One in an occasional series on mutual funds
You can shop at a discount store or invest with a discount broker, but you can't buy anything that bills itself as a discount mutual fund.
At least that is how things stand right now in a business that has been able to attract hordes of customers without much internecine competition.
Yet that situation may change, depending on whether, when and how much the growth of the industry begins to slow at some point.
"Here's an industry that's going to have to learn what rivalry is all about," said Michael E. Porter, a professor at Harvard Business School, at a convention of fund executives this spring.
"Price competition is creeping in," said Roger Servison, a managing director at Fidelity Investments, the nation's largest fund sponsor.
For years now, funds have enjoyed dramatic growth almost entirely at the expense of other types of financial services firms, including banks, savings and loans, and brokerage firms.
The mutual fund format seems almost ideally suited to the temper of the times, while the banks, S&Ls and brokers each have endured a crisis of one sort or another since the mid-1980s.
So fund managers found themselves in a position "like getting a slow pitch down the middle of the plate," in Porter's words.
Certainly, mutual funds do compete in a variety of ways for investors' business. They spent more than $140-million on advertising last year, up from less than $100-million in 1991, according to the new publication Mutual Fund Market News in Boston.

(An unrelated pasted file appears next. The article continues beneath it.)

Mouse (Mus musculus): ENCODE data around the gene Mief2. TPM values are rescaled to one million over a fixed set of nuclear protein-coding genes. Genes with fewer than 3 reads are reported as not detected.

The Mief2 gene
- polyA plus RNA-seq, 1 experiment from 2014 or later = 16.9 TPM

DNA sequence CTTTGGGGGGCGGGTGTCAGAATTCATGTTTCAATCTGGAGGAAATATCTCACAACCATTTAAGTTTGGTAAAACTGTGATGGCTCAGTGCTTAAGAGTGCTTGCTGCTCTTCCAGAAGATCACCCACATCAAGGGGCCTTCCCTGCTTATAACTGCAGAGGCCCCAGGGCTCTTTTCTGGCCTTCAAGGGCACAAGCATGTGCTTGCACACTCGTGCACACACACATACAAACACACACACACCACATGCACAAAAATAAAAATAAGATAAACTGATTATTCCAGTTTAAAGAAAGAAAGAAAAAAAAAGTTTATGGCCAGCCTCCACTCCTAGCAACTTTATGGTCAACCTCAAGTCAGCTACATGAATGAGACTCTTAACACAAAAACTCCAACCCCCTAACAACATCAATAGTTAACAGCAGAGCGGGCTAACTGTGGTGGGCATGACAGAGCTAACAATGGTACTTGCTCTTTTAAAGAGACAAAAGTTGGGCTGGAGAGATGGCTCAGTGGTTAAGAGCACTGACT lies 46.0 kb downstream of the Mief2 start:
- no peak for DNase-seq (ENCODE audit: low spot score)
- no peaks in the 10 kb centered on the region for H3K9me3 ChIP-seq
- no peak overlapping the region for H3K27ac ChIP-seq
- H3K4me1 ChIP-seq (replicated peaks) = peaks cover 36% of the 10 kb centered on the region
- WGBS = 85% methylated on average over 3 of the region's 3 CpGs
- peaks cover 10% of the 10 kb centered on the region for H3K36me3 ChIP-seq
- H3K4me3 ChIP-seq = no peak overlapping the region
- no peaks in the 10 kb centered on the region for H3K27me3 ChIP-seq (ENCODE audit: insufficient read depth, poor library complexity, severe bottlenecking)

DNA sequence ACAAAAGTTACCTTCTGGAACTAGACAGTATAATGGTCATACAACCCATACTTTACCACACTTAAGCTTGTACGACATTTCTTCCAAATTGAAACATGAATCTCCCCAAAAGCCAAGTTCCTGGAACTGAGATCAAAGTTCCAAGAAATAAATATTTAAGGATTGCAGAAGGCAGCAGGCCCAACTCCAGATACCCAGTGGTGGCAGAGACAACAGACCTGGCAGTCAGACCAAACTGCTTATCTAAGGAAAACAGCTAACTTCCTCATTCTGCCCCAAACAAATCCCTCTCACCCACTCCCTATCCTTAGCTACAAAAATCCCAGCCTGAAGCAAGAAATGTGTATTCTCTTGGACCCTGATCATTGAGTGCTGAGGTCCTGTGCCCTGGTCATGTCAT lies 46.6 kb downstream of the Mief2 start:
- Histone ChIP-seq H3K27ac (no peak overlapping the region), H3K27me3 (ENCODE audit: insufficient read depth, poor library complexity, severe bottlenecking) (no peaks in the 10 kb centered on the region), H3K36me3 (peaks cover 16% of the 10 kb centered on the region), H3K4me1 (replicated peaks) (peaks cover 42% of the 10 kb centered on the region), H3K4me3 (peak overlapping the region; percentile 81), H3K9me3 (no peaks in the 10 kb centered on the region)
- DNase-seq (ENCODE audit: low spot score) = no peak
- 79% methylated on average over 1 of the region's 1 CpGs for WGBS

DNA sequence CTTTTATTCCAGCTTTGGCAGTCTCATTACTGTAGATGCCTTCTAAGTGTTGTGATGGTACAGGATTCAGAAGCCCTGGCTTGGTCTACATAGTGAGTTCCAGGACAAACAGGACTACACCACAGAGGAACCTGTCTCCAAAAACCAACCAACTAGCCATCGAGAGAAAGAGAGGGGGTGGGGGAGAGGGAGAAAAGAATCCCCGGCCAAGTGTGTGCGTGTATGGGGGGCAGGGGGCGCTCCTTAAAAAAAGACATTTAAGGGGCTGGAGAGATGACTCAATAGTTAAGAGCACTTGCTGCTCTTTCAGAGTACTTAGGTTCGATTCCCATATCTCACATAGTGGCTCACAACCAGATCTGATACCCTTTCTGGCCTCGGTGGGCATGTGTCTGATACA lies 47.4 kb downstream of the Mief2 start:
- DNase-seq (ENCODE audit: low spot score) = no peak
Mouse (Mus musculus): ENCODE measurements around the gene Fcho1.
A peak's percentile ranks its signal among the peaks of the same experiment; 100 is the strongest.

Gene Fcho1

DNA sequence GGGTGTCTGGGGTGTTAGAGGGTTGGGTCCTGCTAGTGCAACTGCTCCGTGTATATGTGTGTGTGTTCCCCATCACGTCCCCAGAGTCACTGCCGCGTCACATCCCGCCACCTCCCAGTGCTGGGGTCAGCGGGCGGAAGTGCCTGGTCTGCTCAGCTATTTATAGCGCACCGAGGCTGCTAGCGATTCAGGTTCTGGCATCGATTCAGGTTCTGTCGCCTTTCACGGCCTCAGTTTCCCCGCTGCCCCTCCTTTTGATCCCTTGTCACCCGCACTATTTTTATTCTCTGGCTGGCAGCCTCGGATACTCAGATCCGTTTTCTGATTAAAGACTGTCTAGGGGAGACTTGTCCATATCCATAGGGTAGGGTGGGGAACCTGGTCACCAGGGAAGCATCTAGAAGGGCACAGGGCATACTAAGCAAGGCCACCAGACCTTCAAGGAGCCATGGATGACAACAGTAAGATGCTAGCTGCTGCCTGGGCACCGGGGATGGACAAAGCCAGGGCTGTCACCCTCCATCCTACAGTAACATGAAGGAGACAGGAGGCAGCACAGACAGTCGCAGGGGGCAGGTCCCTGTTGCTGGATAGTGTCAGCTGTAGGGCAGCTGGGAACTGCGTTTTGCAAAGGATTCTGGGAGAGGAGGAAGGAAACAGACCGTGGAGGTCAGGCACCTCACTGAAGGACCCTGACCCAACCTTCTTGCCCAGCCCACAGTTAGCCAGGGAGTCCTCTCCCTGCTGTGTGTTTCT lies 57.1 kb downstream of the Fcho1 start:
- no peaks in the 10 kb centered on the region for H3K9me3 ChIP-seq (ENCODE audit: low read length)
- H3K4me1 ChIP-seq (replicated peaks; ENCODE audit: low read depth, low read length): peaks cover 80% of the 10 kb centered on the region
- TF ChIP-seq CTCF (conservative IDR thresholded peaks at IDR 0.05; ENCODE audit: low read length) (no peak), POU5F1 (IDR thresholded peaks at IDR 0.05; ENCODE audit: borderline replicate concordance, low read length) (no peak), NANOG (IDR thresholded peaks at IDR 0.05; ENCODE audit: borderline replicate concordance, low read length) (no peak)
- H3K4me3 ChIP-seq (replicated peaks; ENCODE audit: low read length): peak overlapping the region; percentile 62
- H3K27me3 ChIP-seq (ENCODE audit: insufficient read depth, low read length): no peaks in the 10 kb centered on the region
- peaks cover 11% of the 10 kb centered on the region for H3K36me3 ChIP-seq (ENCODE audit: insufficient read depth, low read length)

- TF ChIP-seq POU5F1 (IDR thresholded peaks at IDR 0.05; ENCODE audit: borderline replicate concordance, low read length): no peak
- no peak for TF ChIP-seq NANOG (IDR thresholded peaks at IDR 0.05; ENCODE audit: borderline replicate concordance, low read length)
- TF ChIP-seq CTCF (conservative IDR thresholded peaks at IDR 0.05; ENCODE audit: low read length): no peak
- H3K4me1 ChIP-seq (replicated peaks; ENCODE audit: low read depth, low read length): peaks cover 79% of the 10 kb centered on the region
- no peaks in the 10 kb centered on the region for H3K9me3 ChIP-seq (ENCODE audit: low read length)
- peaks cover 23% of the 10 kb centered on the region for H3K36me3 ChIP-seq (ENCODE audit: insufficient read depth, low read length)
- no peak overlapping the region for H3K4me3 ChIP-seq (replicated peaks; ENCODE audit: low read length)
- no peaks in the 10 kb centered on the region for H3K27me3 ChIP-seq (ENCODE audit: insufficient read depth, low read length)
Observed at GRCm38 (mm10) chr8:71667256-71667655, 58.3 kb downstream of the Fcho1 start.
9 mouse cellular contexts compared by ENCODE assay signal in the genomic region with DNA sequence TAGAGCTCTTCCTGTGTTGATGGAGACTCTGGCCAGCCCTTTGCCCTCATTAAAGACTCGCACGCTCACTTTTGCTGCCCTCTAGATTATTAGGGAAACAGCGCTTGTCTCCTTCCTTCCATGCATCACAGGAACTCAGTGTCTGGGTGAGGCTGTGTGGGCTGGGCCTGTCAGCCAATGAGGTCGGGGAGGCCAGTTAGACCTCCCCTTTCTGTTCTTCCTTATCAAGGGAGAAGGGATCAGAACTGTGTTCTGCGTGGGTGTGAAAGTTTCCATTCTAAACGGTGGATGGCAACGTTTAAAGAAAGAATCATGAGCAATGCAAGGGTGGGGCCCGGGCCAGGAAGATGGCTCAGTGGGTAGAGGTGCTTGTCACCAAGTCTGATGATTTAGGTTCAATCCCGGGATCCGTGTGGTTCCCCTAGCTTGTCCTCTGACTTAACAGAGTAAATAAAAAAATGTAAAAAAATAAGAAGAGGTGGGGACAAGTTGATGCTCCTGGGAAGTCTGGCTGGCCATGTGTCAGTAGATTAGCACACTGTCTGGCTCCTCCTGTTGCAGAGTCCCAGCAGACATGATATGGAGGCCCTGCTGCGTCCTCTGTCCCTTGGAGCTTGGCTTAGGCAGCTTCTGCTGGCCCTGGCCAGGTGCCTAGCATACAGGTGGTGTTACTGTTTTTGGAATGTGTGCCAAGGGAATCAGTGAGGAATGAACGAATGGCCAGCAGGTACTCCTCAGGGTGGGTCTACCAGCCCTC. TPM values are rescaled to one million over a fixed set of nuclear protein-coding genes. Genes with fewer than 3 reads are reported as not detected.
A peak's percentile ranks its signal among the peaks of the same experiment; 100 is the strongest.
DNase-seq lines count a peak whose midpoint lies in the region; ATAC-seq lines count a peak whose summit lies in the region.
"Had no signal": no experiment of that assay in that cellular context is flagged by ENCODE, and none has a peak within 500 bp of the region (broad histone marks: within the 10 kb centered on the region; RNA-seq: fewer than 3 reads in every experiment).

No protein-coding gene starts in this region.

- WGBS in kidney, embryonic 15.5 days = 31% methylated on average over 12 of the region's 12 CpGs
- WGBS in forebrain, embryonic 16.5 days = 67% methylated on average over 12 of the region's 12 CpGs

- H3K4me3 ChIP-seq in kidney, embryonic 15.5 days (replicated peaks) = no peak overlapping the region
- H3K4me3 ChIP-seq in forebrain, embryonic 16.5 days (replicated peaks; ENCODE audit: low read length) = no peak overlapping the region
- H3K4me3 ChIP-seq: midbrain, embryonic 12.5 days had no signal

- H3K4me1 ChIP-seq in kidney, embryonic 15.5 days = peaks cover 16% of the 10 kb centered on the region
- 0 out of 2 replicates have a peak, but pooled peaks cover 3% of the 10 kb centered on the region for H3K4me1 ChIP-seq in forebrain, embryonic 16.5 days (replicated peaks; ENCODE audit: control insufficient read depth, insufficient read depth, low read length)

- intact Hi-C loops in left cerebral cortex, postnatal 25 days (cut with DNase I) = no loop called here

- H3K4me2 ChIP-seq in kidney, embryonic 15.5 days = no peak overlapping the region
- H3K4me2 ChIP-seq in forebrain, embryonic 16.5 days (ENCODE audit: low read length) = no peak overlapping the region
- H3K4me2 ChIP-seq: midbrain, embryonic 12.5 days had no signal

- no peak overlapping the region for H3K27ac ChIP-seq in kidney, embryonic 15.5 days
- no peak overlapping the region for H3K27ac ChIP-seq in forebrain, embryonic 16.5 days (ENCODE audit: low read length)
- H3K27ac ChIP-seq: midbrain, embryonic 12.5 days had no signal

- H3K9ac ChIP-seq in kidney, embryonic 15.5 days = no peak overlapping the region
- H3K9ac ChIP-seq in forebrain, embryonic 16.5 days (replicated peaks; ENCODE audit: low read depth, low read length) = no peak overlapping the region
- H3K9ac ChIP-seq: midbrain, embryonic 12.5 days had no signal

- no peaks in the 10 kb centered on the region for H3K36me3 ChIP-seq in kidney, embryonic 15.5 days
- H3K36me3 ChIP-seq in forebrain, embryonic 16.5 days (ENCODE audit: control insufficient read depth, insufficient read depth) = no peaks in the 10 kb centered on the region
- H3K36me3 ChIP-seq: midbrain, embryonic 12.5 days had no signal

But their marketing efforts tend to stress performance results, service and convenience rather than price.
No-load funds, of course, emphasize the absence of a sales charge for people who buy their shares. But with a few notable exceptions, industry promotions pay little attention to other charges, such as management fees and annual operating expenses.
Where there has been fee competition, it has tended to focus on efforts to keep yields high at money-market funds through such tactics as temporary waivers of management fees.
If price competition starts to spread in the business, it might show up first with similar fee-cutting in intermediate and long-term bond funds, where investors are also very yield-conscious.
In stock funds, however, most customers are expected to keep emphasizing performance.
At first glance, it might seem that the growing presence of banks selling fund shares would step up the competitive pressure. But many observers inside and outside the industry see a different impact.
"Our belief is that banks will help expand the fund market by putting their imprimatur on a product that remains foreign to some smaller savers," said Michael Blumstein, a financial services analyst at the investment firm of Morgan Stanley & Co.
Indeed, Blumstein cites several other factors that suggest the day of a fierce competitive squeeze in the fund industry is a ways off.
"The 27 percent of American households that own mutual funds is up from 6 percent in 1980," he said.
"But we don't see why this percentage can't double, given the individual investor's growing need for professional management in an increasingly complicated world."
Blumstein also sees a lot of growth potential left in the rapidly expanding market for "defined-contribution" retirement savings programs, such as employer-sponsored 401(k) plans. Funds are "the natural investment vehicle for defined-contribution plans," he says.
If Americans are going to step up their savings and investments as the population ages with the graying of the baby boomers born after World War II, they may create an expanded potential market for funds without the need for intense fighting over market share.
Still, would-be bargain hunters need not lose hope entirely, if Porter's expectations are borne out.
"The structural attractiveness of this industry is inevitably going to decline," he said. "Just being in the business is no longer enough."
Pitching the funds
Mutual fund advertising expenditures have increased sharply in recent years, but marketing efforts stress performance, not price.